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Weekly ETF Brief

US Large-cap Equities — Seeing an Entry Point Amid Derating and Upside Surprises

While rates may have already peaked, economic activity across regions remain uneven. The US is emerging as an economic leader within the developed world, which may benefit US large-cap equities over the coming months. 

5 min read
Senior Equity ETF Strategist
Senior Equity Strategist

The correction in the S&P 500® Index observed since August created an interesting entry point as valuation multiples moderated, earnings and economic activity surprised to the upside, and disinflation is likely to continue.  

Economic Leadership

The United States economy has been one of the brightest spots in 2023. The country was largely expected to be an epicentre of global slowdown — with just 0.1% GDP growth forecasted for 2023 at the start of the year — but has instead been the growth engine of the developed world. Economists are now pencilling in a 2.2% expansion for 20231. Economic activity continued to surprise to the upside in October with US Services PMI at 50.9 (versus 49.9 estimate) and Manufacturing PMI at 50 (versus 49.5 estimate)2. This stands in contrast with weakening prospects for European economies.

Inflation, which has been the key concern, has already significantly moderated with annual CPI at 3.7% and core CPI at 4.1% in September. The excess demand is gradually being drained by monetary tightening while supply chain pressures have also eased materially3. Higher oil prices pose a risk to the inflation path, although on a relative basis, the US is less dependent on imports compared to Europe or Japan. 

However, the most remarkable part of the macroeconomic picture is that the battle against inflation is being won, but the labour market remains remarkably resilient with the unemployment rate at 3.8% and job openings at 9.6M. The low unemployment is not causing an inflation spiral, as wage growth moderated to +0.2% in both August and September.

The stock market is not the economy, but the US expansion is pivotal for US large caps as companies within the S&P 500 Index generate 59% of the revenue domestically, which is a relatively high proportion for a large-cap index; in comparison, the corresponding numbers for the MSCI Japan is 47% and just 42% for the MSCI Europe4.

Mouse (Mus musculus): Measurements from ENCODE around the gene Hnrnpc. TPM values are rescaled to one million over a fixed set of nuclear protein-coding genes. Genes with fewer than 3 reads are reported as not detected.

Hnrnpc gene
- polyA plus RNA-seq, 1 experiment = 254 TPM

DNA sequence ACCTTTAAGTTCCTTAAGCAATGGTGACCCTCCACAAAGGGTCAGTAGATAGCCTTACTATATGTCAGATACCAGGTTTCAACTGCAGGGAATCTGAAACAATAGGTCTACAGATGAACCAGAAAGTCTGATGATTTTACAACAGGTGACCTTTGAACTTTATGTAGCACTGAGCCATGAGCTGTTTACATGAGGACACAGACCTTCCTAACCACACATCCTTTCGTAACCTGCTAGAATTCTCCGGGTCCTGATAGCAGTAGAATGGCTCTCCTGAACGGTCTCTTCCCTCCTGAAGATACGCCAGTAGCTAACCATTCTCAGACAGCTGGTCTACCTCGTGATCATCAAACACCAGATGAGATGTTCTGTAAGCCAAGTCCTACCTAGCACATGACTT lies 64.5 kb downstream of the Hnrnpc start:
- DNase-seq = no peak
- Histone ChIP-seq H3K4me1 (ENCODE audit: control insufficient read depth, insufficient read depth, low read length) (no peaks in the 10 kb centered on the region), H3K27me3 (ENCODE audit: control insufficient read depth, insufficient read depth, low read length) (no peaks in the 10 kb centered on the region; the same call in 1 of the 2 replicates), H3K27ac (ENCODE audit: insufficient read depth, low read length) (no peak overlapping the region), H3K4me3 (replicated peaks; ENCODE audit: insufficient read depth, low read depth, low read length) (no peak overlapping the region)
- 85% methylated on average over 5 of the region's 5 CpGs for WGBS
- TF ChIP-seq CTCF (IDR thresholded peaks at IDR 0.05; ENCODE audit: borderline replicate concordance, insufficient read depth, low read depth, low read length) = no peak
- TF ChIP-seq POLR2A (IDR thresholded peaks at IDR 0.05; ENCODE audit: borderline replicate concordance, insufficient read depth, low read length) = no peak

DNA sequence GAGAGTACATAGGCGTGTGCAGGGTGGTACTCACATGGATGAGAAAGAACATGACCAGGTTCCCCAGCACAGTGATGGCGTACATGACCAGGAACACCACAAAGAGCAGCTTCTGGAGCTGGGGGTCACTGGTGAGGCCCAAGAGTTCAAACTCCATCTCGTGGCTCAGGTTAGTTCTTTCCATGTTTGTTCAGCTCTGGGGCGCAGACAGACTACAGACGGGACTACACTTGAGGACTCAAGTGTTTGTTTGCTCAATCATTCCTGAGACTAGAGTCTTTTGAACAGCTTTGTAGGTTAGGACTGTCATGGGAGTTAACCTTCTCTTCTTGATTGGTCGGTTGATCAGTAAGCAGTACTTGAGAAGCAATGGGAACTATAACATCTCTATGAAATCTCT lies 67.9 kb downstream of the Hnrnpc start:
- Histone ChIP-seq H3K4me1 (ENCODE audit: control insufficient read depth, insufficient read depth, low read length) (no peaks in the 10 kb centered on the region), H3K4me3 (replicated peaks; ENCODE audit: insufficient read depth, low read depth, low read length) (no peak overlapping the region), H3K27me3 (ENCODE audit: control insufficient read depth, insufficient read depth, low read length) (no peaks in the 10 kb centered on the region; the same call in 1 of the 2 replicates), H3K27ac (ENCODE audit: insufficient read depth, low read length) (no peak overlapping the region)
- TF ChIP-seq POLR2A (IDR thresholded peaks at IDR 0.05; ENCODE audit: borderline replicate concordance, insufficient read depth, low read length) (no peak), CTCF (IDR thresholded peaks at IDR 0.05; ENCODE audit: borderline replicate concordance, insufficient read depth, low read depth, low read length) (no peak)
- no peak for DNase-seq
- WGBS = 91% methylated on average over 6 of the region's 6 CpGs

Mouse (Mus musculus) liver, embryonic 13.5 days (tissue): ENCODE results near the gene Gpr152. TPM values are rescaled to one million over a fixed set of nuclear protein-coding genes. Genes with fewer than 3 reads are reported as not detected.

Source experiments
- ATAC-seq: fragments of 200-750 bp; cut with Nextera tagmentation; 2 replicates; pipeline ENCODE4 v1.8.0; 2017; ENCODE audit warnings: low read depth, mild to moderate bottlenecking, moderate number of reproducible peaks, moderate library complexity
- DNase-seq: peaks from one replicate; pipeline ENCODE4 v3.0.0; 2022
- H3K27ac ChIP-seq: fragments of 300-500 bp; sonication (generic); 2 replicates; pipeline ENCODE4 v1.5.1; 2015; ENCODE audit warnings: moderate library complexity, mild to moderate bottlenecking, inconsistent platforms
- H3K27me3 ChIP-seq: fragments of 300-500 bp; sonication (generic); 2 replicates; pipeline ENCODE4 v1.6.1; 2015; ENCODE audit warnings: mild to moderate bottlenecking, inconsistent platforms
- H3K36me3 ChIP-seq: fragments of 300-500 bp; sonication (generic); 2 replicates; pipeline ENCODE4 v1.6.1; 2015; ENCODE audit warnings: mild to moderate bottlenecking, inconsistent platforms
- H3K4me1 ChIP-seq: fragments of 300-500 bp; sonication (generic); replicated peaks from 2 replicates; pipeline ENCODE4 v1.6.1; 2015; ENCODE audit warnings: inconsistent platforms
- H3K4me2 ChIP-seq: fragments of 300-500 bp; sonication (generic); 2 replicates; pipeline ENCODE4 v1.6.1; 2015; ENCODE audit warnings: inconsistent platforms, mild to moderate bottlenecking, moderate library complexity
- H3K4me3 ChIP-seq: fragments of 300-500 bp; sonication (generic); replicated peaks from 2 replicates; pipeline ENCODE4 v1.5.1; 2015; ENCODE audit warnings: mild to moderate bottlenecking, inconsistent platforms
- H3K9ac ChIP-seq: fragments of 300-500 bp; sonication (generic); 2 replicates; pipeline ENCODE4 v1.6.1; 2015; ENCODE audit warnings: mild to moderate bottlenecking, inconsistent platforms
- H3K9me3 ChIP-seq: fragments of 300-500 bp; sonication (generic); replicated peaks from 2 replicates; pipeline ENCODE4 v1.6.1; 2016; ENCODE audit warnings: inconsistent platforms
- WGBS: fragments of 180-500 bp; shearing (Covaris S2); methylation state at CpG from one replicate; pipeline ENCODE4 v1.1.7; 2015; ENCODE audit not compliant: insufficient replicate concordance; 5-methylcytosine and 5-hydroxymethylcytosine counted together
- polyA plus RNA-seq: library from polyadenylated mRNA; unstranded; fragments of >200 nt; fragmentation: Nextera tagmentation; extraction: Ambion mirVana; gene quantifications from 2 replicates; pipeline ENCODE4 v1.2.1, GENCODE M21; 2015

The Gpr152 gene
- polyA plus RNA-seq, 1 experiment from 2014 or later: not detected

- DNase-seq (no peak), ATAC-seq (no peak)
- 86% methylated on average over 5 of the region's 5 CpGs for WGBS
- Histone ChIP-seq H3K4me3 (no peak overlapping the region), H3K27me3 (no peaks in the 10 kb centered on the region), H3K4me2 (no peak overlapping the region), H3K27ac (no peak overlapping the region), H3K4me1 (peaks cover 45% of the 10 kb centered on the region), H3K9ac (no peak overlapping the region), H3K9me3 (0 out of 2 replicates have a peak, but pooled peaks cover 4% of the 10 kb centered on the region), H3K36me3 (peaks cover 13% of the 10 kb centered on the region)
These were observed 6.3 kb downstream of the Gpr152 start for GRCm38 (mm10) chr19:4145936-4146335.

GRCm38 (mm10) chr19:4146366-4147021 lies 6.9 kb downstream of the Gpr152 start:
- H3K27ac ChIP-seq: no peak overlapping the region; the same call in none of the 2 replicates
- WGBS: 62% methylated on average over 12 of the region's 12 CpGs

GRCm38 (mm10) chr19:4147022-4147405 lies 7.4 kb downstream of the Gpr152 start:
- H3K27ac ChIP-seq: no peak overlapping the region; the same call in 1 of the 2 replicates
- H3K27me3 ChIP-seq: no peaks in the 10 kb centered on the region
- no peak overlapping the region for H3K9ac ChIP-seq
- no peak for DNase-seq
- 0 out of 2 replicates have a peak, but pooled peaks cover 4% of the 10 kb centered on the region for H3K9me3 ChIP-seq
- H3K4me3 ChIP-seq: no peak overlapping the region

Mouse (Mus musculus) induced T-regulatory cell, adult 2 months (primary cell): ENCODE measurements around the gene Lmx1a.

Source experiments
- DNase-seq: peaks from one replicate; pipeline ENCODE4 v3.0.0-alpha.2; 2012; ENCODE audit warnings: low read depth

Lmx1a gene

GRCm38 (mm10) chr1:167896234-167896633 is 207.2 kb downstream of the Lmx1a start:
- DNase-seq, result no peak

Two column charts comparing the US and Eurozone economic and PMI data

Earnings Continue to Beat Expectations

While the EPS for the S&P 500 Index have been revised down throughout 2023, US large caps exceeded the lower hurdle in Q2 by 7.7%. The Q3 season has started strong with 146 companies reporting as of 25 October, delivering a 7.1% surprise5. While companies often note that there could be risks to demand stemming from higher interest rates, their earnings continue to beat expectations. From here, disinflation combined with a resilient US consumer is likely to drive a rebound in economic activity, translating into earnings growth next year. Indeed, 2024 S&P 500 Index EPS growth is expected to reach 12%6.

Recent Market Decline Made Valuations More Affordable

As of 24 October, the S&P 500 delivered a year-to-date gain of 11.7%, predominantly driven by the “magnificent seven” stocks. The pullback that began in August, combined with strong earnings prospects for 2024, brought 12-month forward price-to-earnings (P/E) multiples to 17.8x. This is close to the 10-year average and could offer a more appealing entry point for investors.

While we watch valuation multiples closely across regions, it is important to note that the US equity market is structurally supported by secular trends like AI, broad innovativeness and market position. This allows analysts to pencil in potentially higher earnings growth justifying, to a certain extent, higher P/E multiples compared to other regions.

S&P 500 Index Performance and Valuation

S&P 500 Index Performance and Valuation

Can US Large Caps Survive 5% Yields? 

Equities in general, and the S&P 500 in particular, are very sensitive to yield. The primary implications of a higher yield on the S&P 500 are: 

  1. Increased financing and refinancing costs within US companies. In our view, the impact of new financing curbing demand is already happening, but the majority of refinancing of US corporates is likely to have an impact starting from 2025. If disinflation continues and the Federal Reserve (Fed) cuts aggressively by the end of next year, the refinancing shock may be more muted. 
  2. Equity valuations are being challenged as short-term earnings yields are not materially higher compared to yields on lower-risk US fixed income instruments. However equities, unlike bonds, offer access to growth. They also may offer a level of inflation protection, as companies are able to pass inflation costs on to consumers, creating higher revenues and, in some instances, higher earnings once the prices of cost components — like raw materials — moderate. 

In our view, 10-year yields may have gone too far and with current levels became another disinflationary force. This may allow the Fed to start cutting rates in 2024 more rapidly than is currently priced in, supporting both the US economy and equities in the medium term. 

How to Access the Theme

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How to Access the Theme

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